Astrophysics is driven by observations, and in the present era there are a wealth of state-of-the-art ground-based and satellite facilities. The astrophysical spectra emerging from these are of exceptional quality and quantity and cover a broad wavelength range. To meaningfully interpret these spectra, astronomers employ highly complex modelling codes to simulate the astrophysical observations. Important input to these codes include atomic data such as excitation rates, photoionization cross sections, oscillator strengths, transition probabilities and energy levels/line wavelengths. Due to the relatively low temperatures associated with many astrophysical plasmas, the accurate determination of electron-impact excitation rates in the low energy region is essential in generating a reliable spectral synthesis. Hence it is these atomic data, and the main computational methods used to evaluate them, which we focus on in this publication. We consider in particular the complicated open d- shell structures of the Fe-peak ions in low ionization stages. While some of these data can be obtained experimentally, they are usually of insufficient accuracy or limited to a small number of transitions.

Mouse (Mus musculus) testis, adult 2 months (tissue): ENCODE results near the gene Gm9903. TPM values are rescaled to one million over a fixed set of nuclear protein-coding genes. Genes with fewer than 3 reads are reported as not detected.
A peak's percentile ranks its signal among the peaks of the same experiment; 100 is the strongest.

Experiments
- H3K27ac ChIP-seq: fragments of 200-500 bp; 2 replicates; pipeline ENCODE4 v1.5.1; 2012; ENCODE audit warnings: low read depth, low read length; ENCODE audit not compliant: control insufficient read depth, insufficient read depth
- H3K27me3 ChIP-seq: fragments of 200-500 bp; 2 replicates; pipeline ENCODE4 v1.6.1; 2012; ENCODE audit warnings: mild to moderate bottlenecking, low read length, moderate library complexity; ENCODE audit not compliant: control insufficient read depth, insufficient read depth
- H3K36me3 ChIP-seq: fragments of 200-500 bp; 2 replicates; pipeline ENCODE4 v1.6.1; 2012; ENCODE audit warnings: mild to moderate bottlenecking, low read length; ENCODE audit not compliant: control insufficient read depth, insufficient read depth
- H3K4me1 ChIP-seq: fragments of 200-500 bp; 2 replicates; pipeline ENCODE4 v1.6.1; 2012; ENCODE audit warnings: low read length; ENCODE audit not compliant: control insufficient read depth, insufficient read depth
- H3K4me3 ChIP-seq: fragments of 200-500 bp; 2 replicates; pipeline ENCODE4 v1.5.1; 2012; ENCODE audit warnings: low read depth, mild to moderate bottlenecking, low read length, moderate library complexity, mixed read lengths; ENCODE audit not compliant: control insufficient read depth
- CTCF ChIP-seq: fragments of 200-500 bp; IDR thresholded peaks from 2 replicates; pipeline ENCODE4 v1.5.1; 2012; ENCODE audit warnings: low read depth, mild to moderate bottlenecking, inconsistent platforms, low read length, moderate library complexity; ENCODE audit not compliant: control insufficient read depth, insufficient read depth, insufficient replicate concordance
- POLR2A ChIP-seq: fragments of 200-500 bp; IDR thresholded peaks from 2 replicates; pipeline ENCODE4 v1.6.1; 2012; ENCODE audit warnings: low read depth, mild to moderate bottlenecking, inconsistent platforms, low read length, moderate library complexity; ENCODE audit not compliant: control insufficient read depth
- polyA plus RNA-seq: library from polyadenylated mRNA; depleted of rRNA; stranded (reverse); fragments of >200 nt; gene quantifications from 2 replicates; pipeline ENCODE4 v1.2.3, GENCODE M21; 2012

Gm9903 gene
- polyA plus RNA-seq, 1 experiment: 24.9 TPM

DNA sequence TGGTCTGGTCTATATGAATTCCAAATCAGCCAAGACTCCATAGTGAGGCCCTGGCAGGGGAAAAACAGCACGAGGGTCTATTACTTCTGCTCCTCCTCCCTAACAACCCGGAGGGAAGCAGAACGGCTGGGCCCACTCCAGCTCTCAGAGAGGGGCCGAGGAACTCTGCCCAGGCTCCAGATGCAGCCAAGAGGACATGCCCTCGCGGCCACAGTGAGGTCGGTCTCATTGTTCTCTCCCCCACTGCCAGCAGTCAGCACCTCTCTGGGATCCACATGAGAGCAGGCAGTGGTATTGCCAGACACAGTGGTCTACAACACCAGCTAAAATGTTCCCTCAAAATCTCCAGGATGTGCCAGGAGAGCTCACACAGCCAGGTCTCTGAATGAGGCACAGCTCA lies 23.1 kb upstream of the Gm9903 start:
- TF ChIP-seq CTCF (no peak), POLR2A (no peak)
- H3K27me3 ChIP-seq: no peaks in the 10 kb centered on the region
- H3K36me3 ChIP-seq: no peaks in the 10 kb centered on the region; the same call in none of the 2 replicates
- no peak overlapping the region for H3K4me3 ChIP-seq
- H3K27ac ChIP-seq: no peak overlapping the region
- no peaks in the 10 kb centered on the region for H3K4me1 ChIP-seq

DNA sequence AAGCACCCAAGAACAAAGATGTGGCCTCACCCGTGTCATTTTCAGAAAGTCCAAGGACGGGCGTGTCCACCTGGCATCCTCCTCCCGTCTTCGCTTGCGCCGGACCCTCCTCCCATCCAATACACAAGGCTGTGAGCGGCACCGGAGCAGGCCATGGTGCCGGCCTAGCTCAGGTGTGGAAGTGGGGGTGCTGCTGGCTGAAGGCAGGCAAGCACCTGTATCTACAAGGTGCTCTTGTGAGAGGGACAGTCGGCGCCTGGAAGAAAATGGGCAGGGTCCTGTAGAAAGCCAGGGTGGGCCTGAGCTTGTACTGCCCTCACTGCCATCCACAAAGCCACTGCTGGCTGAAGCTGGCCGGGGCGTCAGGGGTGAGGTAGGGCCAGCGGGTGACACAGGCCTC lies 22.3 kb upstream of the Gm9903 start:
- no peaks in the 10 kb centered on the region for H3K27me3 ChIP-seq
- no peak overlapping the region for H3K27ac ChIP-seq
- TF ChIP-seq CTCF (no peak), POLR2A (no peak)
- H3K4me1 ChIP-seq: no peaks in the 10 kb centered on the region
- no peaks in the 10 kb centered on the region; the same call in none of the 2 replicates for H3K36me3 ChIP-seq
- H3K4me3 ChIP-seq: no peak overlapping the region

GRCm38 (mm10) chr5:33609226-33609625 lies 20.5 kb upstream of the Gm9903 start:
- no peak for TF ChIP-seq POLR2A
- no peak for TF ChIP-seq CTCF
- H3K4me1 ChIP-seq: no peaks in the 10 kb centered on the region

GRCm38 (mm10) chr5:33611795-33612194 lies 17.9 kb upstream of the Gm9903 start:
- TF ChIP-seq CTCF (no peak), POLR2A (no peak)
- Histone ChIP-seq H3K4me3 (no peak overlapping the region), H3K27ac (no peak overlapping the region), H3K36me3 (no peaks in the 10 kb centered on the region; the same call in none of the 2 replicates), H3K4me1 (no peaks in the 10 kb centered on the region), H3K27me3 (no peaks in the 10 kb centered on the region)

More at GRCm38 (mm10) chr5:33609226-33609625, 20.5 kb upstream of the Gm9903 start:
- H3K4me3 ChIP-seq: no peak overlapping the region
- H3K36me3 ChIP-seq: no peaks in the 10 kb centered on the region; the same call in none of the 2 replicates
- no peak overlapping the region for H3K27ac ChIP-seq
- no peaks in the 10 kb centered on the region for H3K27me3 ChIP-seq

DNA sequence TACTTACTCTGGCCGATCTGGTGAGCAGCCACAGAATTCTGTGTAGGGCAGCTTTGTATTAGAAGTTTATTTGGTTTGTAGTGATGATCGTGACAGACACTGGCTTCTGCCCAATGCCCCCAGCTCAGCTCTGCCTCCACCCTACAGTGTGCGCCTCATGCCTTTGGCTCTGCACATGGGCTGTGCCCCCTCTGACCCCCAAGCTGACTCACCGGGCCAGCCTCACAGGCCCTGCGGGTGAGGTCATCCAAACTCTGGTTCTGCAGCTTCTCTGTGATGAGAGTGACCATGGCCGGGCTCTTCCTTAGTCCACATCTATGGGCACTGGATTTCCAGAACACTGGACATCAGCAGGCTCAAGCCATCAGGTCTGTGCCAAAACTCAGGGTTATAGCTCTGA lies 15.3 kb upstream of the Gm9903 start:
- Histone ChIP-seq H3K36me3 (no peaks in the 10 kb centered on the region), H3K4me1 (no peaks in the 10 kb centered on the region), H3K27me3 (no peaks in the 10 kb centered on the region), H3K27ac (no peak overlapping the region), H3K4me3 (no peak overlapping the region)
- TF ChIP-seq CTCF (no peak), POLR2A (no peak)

ASJC Scopus subject areas
- Physics and Astronomy(all)